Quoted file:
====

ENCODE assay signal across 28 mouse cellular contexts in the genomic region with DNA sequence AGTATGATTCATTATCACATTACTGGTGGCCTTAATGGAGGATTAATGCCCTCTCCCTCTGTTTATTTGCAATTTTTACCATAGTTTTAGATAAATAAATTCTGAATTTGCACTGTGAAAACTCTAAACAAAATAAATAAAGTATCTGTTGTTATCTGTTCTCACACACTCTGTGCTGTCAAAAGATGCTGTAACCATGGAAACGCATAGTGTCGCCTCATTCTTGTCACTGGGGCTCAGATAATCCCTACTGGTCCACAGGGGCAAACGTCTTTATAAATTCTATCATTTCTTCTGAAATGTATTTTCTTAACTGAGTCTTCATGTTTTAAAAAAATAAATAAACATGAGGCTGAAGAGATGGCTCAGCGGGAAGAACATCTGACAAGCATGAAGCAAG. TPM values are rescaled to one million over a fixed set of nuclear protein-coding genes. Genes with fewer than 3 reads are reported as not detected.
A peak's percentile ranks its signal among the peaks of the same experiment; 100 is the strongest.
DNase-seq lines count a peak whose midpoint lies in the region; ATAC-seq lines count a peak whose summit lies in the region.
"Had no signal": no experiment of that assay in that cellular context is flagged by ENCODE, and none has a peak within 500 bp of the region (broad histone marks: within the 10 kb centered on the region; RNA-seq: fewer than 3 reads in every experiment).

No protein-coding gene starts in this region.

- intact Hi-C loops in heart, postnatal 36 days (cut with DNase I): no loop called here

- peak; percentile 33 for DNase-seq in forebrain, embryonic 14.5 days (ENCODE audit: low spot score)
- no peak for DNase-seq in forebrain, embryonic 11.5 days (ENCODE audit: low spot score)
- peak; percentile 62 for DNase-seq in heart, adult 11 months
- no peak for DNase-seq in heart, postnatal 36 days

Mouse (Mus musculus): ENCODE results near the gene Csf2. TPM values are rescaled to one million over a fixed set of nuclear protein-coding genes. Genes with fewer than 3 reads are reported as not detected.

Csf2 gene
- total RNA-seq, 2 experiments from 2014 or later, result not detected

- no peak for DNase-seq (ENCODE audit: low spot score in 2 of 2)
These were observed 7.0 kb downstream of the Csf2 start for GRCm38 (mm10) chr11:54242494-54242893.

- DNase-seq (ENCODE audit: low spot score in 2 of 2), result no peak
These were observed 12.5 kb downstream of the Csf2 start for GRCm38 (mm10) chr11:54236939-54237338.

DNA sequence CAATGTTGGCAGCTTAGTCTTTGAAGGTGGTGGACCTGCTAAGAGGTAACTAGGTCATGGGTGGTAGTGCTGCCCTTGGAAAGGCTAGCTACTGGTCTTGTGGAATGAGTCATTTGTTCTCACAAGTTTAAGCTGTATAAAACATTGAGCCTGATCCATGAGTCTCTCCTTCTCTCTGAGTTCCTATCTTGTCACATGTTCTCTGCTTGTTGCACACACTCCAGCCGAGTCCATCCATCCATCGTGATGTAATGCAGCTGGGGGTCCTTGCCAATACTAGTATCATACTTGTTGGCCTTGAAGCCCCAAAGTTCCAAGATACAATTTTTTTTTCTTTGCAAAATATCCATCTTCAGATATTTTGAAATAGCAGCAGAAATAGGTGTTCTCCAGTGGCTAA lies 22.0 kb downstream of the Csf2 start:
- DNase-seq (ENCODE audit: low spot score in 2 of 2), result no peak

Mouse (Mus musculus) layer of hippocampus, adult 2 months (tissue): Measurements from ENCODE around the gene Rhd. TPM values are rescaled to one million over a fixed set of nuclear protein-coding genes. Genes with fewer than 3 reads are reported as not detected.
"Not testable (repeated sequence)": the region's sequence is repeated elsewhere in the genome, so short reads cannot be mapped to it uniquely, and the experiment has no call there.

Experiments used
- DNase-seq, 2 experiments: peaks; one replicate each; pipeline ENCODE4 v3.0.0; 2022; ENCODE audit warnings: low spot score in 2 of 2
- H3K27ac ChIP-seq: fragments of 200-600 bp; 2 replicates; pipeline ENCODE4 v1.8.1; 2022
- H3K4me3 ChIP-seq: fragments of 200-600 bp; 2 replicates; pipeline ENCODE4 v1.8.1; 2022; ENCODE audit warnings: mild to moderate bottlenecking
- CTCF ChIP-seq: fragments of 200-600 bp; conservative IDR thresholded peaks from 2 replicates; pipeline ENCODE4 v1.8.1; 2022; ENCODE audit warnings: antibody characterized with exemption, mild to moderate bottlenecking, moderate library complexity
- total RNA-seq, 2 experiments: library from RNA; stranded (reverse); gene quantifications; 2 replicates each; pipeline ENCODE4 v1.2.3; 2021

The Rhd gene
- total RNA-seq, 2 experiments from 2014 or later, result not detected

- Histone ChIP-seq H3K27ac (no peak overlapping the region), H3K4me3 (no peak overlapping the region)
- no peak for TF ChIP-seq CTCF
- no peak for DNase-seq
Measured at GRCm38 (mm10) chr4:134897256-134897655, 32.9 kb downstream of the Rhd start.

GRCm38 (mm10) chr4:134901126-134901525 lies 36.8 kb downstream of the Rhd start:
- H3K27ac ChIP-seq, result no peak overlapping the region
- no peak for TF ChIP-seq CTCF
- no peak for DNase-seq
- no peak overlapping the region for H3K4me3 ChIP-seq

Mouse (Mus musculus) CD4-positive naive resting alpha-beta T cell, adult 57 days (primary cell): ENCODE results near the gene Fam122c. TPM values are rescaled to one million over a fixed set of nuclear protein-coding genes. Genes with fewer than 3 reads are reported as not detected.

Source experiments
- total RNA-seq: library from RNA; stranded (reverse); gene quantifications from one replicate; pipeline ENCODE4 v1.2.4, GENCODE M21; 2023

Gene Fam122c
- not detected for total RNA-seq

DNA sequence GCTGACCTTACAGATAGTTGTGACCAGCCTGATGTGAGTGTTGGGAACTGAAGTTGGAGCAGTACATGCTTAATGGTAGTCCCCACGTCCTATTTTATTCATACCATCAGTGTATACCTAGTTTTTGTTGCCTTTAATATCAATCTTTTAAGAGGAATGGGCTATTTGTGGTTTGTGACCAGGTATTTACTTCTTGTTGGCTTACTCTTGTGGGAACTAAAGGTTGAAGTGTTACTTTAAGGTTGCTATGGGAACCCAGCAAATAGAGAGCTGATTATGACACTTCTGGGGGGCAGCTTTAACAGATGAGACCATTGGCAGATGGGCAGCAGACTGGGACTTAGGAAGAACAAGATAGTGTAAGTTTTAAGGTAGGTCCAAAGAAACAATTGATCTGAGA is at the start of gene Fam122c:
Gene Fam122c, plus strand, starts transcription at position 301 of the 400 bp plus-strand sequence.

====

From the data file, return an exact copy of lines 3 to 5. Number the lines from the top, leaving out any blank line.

DNase-seq lines count a peak whose midpoint lies in the region; ATAC-seq lines count a peak whose summit lies in the region.
"Had no signal": no experiment of that assay in that cellular context is flagged by ENCODE, and none has a peak within 500 bp of the region (broad histone marks: within the 10 kb centered on the region; RNA-seq: fewer than 3 reads in every experiment).

No protein-coding gene starts in this region.